Oh and before we leave Noah Philp. Look at the clip below. He does this well. Very well. Something that the Edmonton Oilers desperately need.
Jake Chiasson has certainly taken the road less travelled. The Oilers’ fourth-round selection in 2021 has not had the smoothest of development paths. He came to Oilers camp in the fall of his draft year and promptly suffered a serious shoulder injury that limited him to 20 games with the Brandon Wheat Kings. When the 2022/23 season arrived, Chiasson was looking for a full campaign with the Wheat Kings. Unfortunately, Chiasson really struggled with a team that was not picked to be very strong this year. His play had not only plateaued, it had regressed. Chiasson was traded a few weeks ago to the Saskatoon Blades who are a much stronger team competing with the Winnipeg Ice for the Eastern division in the WHL. The hope with the trade was that Chiasson would regain that spark that led him to be a point-per-game player in the 2020/21 bubble season. Well, that has seemed to work.
Before we get there, let’s talk about Jake Chiasson. He’s a 6’2″, 190-pound right winger. He plays the game like a smaller, power forward. He’s got a tenacious style on the forecheck and plays hard through all 200 feet of the sheet. The troubles for Chiasson is that he appears loaded with some offensive ability. Why is that trouble? Well, he hasn’t scored very much. This year 14-27-41 in 53 games, which is serviceable for a 19-year-old, but not really adequate for someone with his skills. Finally, that may be changing. In his last eight games, he has four goals and four assists. His patented quick release was on display in two very different, but impressive ways.
Now that Chiasson is starting to find his range from his draft year, we will want to see how he finishes the year. He has 19 games remaining in the regular season plus whatever playoffs come to Saskatoon. We should be looking for a player that finishes at a point-per-game average and continues to command top-line and top powerplay minutes. This will be a critical juncture for Chiasson given his next season should be his professional debut.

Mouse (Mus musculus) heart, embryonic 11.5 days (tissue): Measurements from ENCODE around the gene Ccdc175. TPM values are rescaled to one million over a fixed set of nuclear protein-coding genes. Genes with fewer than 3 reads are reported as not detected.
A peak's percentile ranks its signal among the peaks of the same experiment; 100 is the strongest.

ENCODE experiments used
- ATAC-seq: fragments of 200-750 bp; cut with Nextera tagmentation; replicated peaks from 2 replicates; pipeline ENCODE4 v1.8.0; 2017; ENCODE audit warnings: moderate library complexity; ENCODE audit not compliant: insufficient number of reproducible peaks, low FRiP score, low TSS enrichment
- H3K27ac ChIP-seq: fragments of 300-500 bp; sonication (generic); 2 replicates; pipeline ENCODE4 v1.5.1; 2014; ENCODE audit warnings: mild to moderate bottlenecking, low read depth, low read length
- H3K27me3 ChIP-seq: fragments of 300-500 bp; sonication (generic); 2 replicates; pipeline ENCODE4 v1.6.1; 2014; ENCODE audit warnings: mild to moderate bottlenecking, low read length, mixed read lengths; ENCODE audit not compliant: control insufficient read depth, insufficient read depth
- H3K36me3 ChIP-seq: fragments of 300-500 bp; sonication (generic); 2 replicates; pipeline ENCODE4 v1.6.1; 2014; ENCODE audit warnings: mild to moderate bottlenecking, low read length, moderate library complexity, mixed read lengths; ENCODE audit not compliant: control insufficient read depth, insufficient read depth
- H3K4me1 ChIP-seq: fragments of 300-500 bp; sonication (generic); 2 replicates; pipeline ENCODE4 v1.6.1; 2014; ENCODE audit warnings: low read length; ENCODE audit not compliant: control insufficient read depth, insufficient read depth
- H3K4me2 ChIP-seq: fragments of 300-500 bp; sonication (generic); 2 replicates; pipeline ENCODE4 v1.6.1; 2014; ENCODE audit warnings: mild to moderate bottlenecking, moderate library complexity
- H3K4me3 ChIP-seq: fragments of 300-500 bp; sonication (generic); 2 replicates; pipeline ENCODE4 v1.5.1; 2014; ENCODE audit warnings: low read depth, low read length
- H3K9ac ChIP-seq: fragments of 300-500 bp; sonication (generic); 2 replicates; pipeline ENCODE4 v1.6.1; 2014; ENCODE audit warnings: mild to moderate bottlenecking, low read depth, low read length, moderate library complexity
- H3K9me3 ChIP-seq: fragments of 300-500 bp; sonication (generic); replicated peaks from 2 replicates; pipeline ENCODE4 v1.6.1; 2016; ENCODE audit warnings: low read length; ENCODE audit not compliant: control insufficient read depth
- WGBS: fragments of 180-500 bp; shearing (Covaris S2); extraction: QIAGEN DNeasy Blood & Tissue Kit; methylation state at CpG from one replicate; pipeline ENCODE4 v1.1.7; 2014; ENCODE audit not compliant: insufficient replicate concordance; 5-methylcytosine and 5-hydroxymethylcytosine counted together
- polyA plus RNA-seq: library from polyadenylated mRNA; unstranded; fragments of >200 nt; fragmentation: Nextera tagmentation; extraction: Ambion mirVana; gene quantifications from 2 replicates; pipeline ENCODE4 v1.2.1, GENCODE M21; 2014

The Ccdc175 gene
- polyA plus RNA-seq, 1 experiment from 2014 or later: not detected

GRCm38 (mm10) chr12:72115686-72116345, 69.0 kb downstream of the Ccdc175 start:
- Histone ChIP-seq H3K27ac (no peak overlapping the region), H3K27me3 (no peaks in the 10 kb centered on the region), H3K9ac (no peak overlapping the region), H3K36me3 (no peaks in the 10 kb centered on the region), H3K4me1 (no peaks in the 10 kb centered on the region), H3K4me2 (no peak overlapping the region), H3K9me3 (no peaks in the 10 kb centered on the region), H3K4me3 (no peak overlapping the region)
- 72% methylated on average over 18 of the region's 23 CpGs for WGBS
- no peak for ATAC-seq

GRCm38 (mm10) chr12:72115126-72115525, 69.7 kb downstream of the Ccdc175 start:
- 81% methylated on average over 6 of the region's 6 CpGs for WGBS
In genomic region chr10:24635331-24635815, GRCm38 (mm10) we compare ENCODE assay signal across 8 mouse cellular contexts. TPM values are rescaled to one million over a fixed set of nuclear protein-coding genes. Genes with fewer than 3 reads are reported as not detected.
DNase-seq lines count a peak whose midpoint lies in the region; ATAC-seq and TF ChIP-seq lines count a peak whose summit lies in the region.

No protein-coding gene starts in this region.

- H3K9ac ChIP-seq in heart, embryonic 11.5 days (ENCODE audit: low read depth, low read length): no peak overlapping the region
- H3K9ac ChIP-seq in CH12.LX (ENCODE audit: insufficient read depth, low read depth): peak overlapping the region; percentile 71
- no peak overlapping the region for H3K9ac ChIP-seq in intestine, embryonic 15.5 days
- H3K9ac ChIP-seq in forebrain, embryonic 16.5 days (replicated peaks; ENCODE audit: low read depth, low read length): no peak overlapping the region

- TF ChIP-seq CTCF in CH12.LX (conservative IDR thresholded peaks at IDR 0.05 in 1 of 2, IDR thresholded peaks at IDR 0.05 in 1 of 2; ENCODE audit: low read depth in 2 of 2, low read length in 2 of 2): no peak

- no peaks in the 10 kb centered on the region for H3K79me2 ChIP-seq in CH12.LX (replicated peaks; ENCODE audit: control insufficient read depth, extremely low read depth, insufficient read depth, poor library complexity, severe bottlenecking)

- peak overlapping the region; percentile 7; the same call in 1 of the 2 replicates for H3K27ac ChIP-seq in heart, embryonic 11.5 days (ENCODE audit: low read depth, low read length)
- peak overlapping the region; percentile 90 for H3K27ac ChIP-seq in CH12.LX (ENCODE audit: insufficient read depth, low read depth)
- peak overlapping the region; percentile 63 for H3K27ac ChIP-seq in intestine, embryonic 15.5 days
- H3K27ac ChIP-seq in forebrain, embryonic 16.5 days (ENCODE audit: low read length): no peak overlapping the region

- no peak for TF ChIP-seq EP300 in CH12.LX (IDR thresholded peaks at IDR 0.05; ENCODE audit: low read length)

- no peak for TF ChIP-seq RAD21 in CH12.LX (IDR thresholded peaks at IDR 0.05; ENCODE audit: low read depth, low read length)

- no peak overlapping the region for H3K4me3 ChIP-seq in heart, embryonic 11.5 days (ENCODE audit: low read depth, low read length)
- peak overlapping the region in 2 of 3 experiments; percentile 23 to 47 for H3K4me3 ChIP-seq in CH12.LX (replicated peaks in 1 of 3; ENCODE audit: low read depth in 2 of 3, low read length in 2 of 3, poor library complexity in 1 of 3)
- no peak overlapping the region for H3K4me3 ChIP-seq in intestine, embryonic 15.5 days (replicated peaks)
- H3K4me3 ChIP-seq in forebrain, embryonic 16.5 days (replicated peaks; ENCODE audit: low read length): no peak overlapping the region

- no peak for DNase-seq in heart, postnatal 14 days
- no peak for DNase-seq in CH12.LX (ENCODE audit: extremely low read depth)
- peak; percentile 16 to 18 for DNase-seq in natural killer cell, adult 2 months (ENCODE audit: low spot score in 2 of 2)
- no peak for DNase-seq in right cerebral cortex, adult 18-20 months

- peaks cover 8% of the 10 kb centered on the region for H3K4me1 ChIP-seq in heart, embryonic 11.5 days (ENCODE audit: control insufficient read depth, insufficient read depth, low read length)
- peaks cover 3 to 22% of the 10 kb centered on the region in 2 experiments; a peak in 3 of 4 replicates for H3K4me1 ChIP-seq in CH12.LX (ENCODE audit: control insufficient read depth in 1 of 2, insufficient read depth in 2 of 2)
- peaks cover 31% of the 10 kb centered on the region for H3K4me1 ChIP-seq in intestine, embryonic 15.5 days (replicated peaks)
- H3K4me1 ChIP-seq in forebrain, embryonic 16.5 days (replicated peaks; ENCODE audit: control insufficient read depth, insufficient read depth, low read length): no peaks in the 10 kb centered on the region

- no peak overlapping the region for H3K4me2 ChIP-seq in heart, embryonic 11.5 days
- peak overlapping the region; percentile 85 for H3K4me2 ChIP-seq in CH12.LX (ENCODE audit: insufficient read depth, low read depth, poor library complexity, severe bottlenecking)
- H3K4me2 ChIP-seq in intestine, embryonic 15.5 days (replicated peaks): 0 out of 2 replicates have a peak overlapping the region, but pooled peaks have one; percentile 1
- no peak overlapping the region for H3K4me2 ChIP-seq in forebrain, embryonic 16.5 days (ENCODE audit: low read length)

Now I cannot pretend to know what to do with Michael Kesselring. The Oilers already have Ceci, Barrie, Bourchard and Desharnais playing in Edmonton. There is not any room for another right-handed defenceman. However, Michael Kesselring just continues to bring the heat. This week in his two games, Kesselring had a goal and an assist while registering six shots on net. His goal, the 13th of the season, made him the top goal-scoring defenceman in the AHL. While his point total of 21 only places him 35th in the AHL for total scoring, if you remove all powerplay points, Kesselring would rank fourth. Kesselring rarely sees the ice on the powerplay, so he does literally all of his damage at evens. He did it again this week with his patented shot and then with an absolutely sublime assist as you can see below.
More impressive than Kesselring’s scoring prowess is his skating skills. Look at this clip where he retrieves a dump-in and promptly turns it into a rush attack leading to a shot on goal. I am convinced that it is this play that will raise the eyebrows of NHL scouts about what Kesselring might be able to do at the next level.
Now it was not all sunshine and roses this week for Kesselring. As I’ve noted, Kesselring can be slow to react to danger in the slot. That is something that definitely needs refinement before he takes the next step. In last week’s article, I said we should watch this over the remainder of the season. Well unfortunately it happened again. Watch Kesselring return to the net front as the strong side defenceman. When the puck carrier breaks contain and heads to the net, Kesselring needs to be there defending the front post. Instead he is late to react and ultimately it ends in a goal against. Progress in this area will be vital for Kesselring to get the trust of the organization to play in the NHL.
Well, folks that is it for this week. Next week promises to be a very busy week with all of the Oiler prospects playing a heavy slate of games. As always send me feedback to @bcurlock. My DMs are always open and thanks again for reading.